Julie is a married mother of three. She's a writer who is at a loss over her next project. Her husband, A, is no more or less attentive than most husbands and she's free from some of the demands of motherhood by the presence of her au pair. But Julie has never had an orgasm, a fact that distresses her a lot and a situation she intends to rectify. She buys herself a vibrator that comes with a 30 day money back guarantee. Life is busy and so it isn't until she is seven days away from the end of the warranty that she gets serious about learning to pleasure herself. Deciding to lock herself away for those seven days, Julie is alone with herself, her vibrator, and whatever spools through her head during the time she is trying to reach orgasm. And a lot spools through her head indeed.
The narration is first person although it ranges far and wide from the room Julie is in. She revisits her childhood, her sexual awakening, and much of her sexual history with various partners. In between her reminiscences, she is distracted by every day occurrences and consumed with feelings of failure, inadequacy, and of missing out. She fantasizes about men she's met recently, imagines her au pair's very probably healthy and fulfilling sex life, and ponders what about her life might be keeping her from fulfillment.
In the beginning, there are bits and pieces of Julie's thoughts that are very relatable to many women. The way her mind wanders from topic to topic feels very familiar and so the reader feels sympathy that she seems unable to turn this constant train of thought off, live in the moment, and just let go. But as she starts to examine her past, Julie becomes much less likable, recounting things that cause the reader to wonder if she's perhaps not as normal as expected, and in fact a bit unhinged or psychotic. These things make her an unlikable character, one that the reader doesn't want to spend time with, instead of someone the reader can relate to or respect. Her interactions with a construction worker are disturbing and her behavior with the dog she so desperately wanted but eventually tires of is unforgivable. It is hard to get past these and other incidents to stay with the main story.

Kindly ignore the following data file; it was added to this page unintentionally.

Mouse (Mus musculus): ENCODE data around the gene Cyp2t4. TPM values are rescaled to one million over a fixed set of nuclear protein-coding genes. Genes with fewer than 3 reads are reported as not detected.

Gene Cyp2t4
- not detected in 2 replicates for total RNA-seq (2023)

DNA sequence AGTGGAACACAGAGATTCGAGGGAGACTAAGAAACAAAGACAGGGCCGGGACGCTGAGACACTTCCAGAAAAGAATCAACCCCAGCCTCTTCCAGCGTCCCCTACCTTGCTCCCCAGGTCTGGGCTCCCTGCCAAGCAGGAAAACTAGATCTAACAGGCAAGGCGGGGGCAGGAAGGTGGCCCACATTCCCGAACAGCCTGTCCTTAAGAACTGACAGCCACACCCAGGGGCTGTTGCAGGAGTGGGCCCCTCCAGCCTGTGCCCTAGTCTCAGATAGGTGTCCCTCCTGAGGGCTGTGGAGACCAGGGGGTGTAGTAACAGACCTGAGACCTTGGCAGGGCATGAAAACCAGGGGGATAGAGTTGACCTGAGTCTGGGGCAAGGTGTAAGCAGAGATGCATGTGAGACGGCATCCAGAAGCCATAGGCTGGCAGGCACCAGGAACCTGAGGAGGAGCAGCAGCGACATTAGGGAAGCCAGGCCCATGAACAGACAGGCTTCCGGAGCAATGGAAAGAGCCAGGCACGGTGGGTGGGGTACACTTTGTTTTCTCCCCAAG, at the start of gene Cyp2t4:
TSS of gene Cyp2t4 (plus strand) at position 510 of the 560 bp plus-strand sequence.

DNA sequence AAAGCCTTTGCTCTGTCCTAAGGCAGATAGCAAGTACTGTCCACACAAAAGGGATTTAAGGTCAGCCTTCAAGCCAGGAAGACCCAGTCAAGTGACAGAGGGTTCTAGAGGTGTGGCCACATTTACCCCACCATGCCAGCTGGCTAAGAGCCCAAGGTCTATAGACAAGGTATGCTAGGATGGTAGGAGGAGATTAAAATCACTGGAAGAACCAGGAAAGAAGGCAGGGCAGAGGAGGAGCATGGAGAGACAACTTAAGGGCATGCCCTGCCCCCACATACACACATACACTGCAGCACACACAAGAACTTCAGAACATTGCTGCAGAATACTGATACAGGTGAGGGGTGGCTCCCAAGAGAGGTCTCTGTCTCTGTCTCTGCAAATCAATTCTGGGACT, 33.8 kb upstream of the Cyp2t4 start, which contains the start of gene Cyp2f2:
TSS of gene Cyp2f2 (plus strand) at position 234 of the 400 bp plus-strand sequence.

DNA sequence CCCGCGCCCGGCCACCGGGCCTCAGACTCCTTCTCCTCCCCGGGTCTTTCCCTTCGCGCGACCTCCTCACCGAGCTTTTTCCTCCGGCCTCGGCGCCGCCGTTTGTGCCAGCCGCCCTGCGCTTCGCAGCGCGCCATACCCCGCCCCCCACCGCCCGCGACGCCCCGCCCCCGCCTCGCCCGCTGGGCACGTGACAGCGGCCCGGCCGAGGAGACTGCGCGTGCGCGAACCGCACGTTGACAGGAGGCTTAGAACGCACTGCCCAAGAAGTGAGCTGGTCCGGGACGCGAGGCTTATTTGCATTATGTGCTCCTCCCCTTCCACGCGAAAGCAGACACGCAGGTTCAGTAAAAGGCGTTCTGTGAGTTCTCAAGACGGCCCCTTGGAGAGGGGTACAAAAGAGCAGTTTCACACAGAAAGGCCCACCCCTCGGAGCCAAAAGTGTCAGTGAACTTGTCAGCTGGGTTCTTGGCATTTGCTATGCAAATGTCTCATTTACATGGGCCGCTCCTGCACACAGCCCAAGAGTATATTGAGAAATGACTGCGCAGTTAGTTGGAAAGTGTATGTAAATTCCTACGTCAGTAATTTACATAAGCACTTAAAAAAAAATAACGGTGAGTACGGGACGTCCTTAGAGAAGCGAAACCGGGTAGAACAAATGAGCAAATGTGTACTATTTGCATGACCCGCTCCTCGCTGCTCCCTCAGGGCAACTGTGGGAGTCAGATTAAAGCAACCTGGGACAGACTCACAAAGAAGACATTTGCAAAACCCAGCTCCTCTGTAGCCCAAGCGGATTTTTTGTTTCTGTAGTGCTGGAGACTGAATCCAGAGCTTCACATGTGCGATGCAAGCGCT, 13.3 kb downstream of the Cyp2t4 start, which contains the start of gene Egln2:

The novel's social commentary is astute and interesting and the way that sexuality and all that surrounds it is very often secret and shameful or at the very least undiscussable is handled very sensitively. The ending of the novel is unsatisfying (ha!) although it is very likely the only suitable ending given what came before it. The novel is not hilarious as the cover suggests although there is definitely some humor in it. Perhaps being a Norwegian translation makes its humor less accessible to an American audience. Also, it is surprisingly not sexy so those picking this up looking for titillation will not find it. Although Julie spends much of the book in bed, the masturbation scenes are not graphic or frequent at all, making this more of a feminist look at sexuality and the expectations and ideals we hold women to in all parts of their lives, including that most personal realm, the bedroom. Ultimately I was so turned off by Julie as a character that the novel didn't fully succeed for me but I did appreciate the nuggets of truth I uncovered.